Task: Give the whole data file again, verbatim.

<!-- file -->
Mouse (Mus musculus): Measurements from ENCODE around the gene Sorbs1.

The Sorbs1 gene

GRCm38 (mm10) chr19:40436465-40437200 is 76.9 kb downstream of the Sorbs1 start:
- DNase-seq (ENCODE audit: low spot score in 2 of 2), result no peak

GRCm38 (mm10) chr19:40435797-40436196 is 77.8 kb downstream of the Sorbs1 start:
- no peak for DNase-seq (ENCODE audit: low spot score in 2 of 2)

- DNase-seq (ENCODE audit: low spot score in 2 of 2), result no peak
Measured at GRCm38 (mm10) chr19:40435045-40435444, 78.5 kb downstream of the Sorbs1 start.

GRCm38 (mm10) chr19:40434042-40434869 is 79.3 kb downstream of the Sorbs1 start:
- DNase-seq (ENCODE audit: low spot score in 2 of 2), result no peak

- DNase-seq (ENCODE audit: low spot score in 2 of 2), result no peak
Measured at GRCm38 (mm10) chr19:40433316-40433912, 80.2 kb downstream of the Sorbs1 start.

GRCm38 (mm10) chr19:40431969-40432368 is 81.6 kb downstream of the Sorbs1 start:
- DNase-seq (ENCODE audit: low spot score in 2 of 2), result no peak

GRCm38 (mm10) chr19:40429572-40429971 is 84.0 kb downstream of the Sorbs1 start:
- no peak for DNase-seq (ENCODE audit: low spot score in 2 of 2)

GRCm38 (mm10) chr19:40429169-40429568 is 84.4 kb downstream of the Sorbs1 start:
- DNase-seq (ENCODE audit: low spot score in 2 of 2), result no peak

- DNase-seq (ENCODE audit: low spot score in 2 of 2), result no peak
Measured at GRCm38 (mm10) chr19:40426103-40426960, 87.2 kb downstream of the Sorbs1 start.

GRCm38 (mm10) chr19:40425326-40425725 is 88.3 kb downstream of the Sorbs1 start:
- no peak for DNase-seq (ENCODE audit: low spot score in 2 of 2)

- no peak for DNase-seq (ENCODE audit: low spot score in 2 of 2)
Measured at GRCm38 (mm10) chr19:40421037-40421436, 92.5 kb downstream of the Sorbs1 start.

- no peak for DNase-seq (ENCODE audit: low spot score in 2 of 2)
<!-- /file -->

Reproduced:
Mouse (Mus musculus): Measurements from ENCODE around the gene Sorbs1.

The Sorbs1 gene

GRCm38 (mm10) chr19:40436465-40437200 is 76.9 kb downstream of the Sorbs1 start:
- DNase-seq (ENCODE audit: low spot score in 2 of 2), result no peak

GRCm38 (mm10) chr19:40435797-40436196 is 77.8 kb downstream of the Sorbs1 start:
- no peak for DNase-seq (ENCODE audit: low spot score in 2 of 2)

- DNase-seq (ENCODE audit: low spot score in 2 of 2), result no peak
Measured at GRCm38 (mm10) chr19:40435045-40435444, 78.5 kb downstream of the Sorbs1 start.

GRCm38 (mm10) chr19:40434042-40434869 is 79.3 kb downstream of the Sorbs1 start:
- DNase-seq (ENCODE audit: low spot score in 2 of 2), result no peak

- DNase-seq (ENCODE audit: low spot score in 2 of 2), result no peak
Measured at GRCm38 (mm10) chr19:40433316-40433912, 80.2 kb downstream of the Sorbs1 start.

GRCm38 (mm10) chr19:40431969-40432368 is 81.6 kb downstream of the Sorbs1 start:
- DNase-seq (ENCODE audit: low spot score in 2 of 2), result no peak

GRCm38 (mm10) chr19:40429572-40429971 is 84.0 kb downstream of the Sorbs1 start:
- no peak for DNase-seq (ENCODE audit: low spot score in 2 of 2)

GRCm38 (mm10) chr19:40429169-40429568 is 84.4 kb downstream of the Sorbs1 start:
- DNase-seq (ENCODE audit: low spot score in 2 of 2), result no peak

- DNase-seq (ENCODE audit: low spot score in 2 of 2), result no peak
Measured at GRCm38 (mm10) chr19:40426103-40426960, 87.2 kb downstream of the Sorbs1 start.

GRCm38 (mm10) chr19:40425326-40425725 is 88.3 kb downstream of the Sorbs1 start:
- no peak for DNase-seq (ENCODE audit: low spot score in 2 of 2)

- no peak for DNase-seq (ENCODE audit: low spot score in 2 of 2)
Measured at GRCm38 (mm10) chr19:40421037-40421436, 92.5 kb downstream of the Sorbs1 start.

- no peak for DNase-seq (ENCODE audit: low spot score in 2 of 2)